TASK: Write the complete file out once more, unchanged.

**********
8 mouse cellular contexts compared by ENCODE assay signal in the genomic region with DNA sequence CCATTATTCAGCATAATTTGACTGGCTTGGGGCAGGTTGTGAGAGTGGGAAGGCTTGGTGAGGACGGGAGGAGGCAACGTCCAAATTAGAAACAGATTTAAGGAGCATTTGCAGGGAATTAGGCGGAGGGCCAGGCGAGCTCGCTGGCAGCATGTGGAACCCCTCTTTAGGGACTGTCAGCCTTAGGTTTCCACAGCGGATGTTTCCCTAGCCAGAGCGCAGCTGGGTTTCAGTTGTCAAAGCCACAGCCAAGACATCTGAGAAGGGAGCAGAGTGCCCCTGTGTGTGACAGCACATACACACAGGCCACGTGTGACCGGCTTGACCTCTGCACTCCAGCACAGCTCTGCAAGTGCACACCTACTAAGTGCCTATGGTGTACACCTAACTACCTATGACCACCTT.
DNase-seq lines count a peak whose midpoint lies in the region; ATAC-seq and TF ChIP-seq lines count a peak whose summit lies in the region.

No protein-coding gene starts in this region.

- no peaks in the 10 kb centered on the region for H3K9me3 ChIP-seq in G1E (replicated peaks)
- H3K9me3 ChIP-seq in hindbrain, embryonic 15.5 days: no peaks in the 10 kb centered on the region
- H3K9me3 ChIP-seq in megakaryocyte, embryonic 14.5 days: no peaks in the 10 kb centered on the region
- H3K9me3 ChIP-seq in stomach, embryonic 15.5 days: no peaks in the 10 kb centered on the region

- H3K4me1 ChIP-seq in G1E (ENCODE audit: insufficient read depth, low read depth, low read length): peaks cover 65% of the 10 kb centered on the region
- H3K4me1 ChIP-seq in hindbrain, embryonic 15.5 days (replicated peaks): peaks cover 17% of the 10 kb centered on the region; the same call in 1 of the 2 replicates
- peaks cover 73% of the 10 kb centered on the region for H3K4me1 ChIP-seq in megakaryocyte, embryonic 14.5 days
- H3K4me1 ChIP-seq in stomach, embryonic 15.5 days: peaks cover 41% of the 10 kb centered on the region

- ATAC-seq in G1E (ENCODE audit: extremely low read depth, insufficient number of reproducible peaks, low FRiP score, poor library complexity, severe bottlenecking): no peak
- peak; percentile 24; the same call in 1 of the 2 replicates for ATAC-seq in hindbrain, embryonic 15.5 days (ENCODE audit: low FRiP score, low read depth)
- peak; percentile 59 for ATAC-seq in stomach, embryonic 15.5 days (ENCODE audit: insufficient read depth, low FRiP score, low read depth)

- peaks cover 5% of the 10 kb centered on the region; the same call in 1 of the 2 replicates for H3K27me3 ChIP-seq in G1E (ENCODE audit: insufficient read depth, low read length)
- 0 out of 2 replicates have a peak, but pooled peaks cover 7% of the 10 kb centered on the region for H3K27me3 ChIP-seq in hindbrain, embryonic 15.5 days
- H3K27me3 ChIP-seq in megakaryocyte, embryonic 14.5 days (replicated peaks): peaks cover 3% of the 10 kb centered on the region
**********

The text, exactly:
8 mouse cellular contexts compared by ENCODE assay signal in the genomic region with DNA sequence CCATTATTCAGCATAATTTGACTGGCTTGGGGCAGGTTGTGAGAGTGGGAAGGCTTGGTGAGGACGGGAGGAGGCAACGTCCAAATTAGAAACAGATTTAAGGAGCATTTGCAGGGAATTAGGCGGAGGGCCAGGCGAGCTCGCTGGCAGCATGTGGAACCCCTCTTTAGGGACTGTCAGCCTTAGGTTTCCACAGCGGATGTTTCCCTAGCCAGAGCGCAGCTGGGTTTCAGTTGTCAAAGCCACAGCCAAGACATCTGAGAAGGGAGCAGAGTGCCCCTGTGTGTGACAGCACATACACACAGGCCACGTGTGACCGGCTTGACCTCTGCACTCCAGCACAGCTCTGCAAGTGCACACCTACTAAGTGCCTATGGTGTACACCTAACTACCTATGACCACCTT.
DNase-seq lines count a peak whose midpoint lies in the region; ATAC-seq and TF ChIP-seq lines count a peak whose summit lies in the region.

No protein-coding gene starts in this region.

- no peaks in the 10 kb centered on the region for H3K9me3 ChIP-seq in G1E (replicated peaks)
- H3K9me3 ChIP-seq in hindbrain, embryonic 15.5 days: no peaks in the 10 kb centered on the region
- H3K9me3 ChIP-seq in megakaryocyte, embryonic 14.5 days: no peaks in the 10 kb centered on the region
- H3K9me3 ChIP-seq in stomach, embryonic 15.5 days: no peaks in the 10 kb centered on the region

- H3K4me1 ChIP-seq in G1E (ENCODE audit: insufficient read depth, low read depth, low read length): peaks cover 65% of the 10 kb centered on the region
- H3K4me1 ChIP-seq in hindbrain, embryonic 15.5 days (replicated peaks): peaks cover 17% of the 10 kb centered on the region; the same call in 1 of the 2 replicates
- peaks cover 73% of the 10 kb centered on the region for H3K4me1 ChIP-seq in megakaryocyte, embryonic 14.5 days
- H3K4me1 ChIP-seq in stomach, embryonic 15.5 days: peaks cover 41% of the 10 kb centered on the region

- ATAC-seq in G1E (ENCODE audit: extremely low read depth, insufficient number of reproducible peaks, low FRiP score, poor library complexity, severe bottlenecking): no peak
- peak; percentile 24; the same call in 1 of the 2 replicates for ATAC-seq in hindbrain, embryonic 15.5 days (ENCODE audit: low FRiP score, low read depth)
- peak; percentile 59 for ATAC-seq in stomach, embryonic 15.5 days (ENCODE audit: insufficient read depth, low FRiP score, low read depth)

- peaks cover 5% of the 10 kb centered on the region; the same call in 1 of the 2 replicates for H3K27me3 ChIP-seq in G1E (ENCODE audit: insufficient read depth, low read length)
- 0 out of 2 replicates have a peak, but pooled peaks cover 7% of the 10 kb centered on the region for H3K27me3 ChIP-seq in hindbrain, embryonic 15.5 days
- H3K27me3 ChIP-seq in megakaryocyte, embryonic 14.5 days (replicated peaks): peaks cover 3% of the 10 kb centered on the region